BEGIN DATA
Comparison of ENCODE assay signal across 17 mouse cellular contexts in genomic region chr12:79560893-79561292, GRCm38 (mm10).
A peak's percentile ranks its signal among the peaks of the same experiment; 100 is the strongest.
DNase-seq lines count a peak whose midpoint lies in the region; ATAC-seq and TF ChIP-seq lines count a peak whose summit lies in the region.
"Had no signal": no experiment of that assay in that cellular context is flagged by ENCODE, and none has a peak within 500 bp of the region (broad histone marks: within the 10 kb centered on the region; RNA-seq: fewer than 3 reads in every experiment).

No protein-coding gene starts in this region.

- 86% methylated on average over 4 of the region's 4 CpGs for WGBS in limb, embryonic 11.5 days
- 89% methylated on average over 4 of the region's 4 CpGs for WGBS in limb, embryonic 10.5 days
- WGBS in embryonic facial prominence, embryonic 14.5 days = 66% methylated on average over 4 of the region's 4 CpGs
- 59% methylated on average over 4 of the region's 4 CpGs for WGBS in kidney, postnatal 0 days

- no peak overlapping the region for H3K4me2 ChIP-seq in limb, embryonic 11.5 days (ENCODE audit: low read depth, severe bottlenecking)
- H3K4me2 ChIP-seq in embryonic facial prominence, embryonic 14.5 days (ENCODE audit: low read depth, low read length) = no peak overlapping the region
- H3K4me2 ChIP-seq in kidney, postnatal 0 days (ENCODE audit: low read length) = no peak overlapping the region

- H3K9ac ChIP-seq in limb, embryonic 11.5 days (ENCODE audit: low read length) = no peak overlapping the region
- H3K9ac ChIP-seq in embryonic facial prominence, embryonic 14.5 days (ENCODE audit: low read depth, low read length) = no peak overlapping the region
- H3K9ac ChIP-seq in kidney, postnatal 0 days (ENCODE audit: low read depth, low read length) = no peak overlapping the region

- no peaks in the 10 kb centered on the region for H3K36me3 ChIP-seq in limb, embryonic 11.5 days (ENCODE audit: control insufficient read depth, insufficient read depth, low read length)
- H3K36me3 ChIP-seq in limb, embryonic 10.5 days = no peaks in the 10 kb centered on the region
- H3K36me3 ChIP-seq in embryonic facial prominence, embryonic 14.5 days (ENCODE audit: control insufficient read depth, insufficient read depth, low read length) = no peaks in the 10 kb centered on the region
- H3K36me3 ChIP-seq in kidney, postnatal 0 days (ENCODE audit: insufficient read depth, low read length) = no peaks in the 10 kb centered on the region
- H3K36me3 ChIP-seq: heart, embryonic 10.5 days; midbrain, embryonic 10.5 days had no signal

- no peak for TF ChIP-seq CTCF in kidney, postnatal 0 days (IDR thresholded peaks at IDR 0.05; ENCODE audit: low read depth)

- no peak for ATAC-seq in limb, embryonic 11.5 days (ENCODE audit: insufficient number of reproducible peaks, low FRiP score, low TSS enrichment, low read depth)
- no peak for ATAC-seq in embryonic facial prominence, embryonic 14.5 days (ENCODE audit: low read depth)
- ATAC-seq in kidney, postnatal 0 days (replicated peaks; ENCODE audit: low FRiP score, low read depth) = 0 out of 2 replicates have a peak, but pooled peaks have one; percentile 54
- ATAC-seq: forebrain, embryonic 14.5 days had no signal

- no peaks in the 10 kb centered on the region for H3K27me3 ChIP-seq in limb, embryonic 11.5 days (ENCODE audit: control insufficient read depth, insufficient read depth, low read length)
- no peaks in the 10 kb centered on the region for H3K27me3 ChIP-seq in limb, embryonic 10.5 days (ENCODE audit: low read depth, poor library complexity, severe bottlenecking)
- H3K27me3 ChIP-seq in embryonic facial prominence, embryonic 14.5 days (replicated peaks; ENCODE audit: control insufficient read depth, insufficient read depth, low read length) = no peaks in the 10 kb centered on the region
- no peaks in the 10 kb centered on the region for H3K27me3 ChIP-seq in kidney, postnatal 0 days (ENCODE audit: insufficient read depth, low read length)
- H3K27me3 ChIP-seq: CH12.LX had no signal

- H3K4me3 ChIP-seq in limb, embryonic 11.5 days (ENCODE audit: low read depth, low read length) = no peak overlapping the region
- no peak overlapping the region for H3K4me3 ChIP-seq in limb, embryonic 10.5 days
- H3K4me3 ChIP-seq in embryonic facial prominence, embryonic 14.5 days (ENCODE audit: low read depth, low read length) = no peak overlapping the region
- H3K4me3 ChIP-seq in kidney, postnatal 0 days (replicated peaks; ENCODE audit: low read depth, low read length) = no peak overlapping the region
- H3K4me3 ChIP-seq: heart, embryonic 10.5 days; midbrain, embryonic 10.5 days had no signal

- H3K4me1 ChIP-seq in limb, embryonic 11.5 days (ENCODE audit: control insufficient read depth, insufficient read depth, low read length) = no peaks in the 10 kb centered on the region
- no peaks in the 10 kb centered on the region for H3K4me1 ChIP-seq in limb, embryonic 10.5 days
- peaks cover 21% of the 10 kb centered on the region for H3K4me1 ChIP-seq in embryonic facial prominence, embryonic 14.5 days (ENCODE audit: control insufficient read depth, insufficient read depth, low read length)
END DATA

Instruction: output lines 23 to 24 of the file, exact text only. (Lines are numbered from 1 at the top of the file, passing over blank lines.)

- no peak for ATAC-seq in embryonic facial prominence, embryonic 14.5 days (ENCODE audit: low read depth)
- ATAC-seq in kidney, postnatal 0 days (replicated peaks; ENCODE audit: low FRiP score, low read depth) = 0 out of 2 replicates have a peak, but pooled peaks have one; percentile 54